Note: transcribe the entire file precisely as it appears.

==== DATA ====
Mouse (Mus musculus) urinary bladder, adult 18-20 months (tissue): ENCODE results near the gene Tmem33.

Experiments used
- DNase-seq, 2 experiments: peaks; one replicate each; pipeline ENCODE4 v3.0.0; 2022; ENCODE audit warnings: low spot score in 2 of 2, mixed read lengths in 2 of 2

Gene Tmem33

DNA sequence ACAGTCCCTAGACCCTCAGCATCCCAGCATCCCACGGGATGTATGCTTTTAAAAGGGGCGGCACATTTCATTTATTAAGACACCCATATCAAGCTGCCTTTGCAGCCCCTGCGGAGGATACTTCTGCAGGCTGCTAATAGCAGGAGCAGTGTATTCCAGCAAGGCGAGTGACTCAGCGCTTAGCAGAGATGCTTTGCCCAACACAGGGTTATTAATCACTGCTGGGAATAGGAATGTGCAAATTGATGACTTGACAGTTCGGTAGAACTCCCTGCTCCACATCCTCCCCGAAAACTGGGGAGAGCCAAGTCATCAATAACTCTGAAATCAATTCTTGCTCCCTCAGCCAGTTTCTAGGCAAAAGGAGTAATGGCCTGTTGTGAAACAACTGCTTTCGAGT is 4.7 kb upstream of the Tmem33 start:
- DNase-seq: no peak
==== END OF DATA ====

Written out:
Mouse (Mus musculus) urinary bladder, adult 18-20 months (tissue): ENCODE results near the gene Tmem33.

Experiments used
- DNase-seq, 2 experiments: peaks; one replicate each; pipeline ENCODE4 v3.0.0; 2022; ENCODE audit warnings: low spot score in 2 of 2, mixed read lengths in 2 of 2

Gene Tmem33

DNA sequence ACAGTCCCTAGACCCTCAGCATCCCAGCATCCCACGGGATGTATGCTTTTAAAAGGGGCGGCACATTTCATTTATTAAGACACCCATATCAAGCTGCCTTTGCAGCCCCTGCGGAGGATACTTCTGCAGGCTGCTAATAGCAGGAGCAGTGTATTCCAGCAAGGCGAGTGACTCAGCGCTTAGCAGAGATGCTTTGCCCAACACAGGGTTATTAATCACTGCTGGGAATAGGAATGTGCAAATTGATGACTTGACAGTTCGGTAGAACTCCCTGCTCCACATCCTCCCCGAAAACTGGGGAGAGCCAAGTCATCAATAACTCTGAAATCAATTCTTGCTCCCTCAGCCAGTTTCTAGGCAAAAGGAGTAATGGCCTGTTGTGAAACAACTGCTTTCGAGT is 4.7 kb upstream of the Tmem33 start:
- DNase-seq: no peak